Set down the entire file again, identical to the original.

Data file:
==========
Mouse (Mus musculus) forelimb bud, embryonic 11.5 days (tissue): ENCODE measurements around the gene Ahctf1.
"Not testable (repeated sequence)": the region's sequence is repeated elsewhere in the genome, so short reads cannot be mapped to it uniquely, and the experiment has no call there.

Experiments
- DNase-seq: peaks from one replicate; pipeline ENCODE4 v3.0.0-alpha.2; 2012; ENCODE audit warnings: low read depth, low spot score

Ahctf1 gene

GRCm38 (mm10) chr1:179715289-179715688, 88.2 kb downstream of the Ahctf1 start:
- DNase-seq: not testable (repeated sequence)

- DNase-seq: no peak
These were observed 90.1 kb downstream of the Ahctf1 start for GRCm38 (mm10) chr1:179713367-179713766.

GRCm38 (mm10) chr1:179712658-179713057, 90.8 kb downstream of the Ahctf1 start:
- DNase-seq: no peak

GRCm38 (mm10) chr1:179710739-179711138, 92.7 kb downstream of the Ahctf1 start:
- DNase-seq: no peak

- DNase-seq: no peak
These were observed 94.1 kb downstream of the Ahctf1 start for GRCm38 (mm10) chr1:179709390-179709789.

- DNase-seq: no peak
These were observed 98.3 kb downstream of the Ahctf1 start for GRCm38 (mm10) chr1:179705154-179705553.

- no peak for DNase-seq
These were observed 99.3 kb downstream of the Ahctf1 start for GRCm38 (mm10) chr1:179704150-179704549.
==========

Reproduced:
Mouse (Mus musculus) forelimb bud, embryonic 11.5 days (tissue): ENCODE measurements around the gene Ahctf1.
"Not testable (repeated sequence)": the region's sequence is repeated elsewhere in the genome, so short reads cannot be mapped to it uniquely, and the experiment has no call there.

Experiments
- DNase-seq: peaks from one replicate; pipeline ENCODE4 v3.0.0-alpha.2; 2012; ENCODE audit warnings: low read depth, low spot score

Ahctf1 gene

GRCm38 (mm10) chr1:179715289-179715688, 88.2 kb downstream of the Ahctf1 start:
- DNase-seq: not testable (repeated sequence)

- DNase-seq: no peak
These were observed 90.1 kb downstream of the Ahctf1 start for GRCm38 (mm10) chr1:179713367-179713766.

GRCm38 (mm10) chr1:179712658-179713057, 90.8 kb downstream of the Ahctf1 start:
- DNase-seq: no peak

GRCm38 (mm10) chr1:179710739-179711138, 92.7 kb downstream of the Ahctf1 start:
- DNase-seq: no peak

- DNase-seq: no peak
These were observed 94.1 kb downstream of the Ahctf1 start for GRCm38 (mm10) chr1:179709390-179709789.

- DNase-seq: no peak
These were observed 98.3 kb downstream of the Ahctf1 start for GRCm38 (mm10) chr1:179705154-179705553.

- no peak for DNase-seq
These were observed 99.3 kb downstream of the Ahctf1 start for GRCm38 (mm10) chr1:179704150-179704549.